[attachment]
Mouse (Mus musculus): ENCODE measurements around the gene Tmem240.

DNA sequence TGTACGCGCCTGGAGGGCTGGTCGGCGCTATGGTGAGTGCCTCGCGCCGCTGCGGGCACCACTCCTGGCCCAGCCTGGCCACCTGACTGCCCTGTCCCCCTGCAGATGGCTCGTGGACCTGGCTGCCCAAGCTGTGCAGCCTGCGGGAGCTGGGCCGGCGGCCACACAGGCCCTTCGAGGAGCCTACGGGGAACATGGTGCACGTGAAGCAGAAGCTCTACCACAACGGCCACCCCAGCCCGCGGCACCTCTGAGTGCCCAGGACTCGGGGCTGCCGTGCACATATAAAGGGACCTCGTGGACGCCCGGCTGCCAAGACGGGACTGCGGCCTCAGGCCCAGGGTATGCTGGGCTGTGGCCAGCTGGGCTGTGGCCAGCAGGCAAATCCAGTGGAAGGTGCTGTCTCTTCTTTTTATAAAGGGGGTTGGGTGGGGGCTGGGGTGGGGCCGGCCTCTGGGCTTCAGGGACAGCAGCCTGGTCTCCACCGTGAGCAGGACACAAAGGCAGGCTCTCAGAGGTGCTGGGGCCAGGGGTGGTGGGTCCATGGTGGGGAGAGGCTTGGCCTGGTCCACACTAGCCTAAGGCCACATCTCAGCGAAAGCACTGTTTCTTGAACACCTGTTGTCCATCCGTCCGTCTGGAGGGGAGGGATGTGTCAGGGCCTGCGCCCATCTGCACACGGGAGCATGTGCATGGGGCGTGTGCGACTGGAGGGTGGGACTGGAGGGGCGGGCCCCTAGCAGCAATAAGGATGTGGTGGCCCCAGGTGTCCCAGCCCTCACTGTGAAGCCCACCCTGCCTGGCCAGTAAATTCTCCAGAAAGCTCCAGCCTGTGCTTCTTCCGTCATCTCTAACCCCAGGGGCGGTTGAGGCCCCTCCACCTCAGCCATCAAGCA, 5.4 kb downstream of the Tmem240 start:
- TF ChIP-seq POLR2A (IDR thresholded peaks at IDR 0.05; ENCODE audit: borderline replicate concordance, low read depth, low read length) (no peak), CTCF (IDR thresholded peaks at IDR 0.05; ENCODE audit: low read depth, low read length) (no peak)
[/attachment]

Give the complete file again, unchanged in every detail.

Mouse (Mus musculus): ENCODE measurements around the gene Tmem240.

DNA sequence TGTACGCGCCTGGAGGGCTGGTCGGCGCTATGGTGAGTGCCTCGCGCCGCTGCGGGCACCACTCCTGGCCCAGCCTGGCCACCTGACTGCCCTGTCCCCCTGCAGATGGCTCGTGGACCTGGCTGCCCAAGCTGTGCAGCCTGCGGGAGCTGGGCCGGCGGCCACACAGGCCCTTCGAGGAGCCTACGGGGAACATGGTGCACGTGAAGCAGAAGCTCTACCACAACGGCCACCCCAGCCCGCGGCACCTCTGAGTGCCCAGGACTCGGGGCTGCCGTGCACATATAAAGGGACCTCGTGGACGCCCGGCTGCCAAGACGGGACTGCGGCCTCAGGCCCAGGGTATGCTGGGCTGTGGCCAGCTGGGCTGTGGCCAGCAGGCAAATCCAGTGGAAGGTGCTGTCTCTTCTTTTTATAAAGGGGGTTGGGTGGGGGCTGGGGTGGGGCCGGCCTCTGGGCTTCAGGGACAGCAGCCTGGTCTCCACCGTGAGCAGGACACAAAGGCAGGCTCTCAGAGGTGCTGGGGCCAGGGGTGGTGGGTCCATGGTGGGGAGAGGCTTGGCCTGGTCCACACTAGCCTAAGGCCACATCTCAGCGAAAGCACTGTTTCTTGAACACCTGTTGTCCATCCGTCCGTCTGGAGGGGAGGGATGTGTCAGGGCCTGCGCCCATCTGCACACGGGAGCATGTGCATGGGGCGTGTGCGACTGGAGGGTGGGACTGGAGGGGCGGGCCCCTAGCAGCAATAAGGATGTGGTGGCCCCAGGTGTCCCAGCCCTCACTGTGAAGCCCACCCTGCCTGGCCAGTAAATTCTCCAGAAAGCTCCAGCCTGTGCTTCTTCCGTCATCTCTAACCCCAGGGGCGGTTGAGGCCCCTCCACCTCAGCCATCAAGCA, 5.4 kb downstream of the Tmem240 start:
- TF ChIP-seq POLR2A (IDR thresholded peaks at IDR 0.05; ENCODE audit: borderline replicate concordance, low read depth, low read length) (no peak), CTCF (IDR thresholded peaks at IDR 0.05; ENCODE audit: low read depth, low read length) (no peak)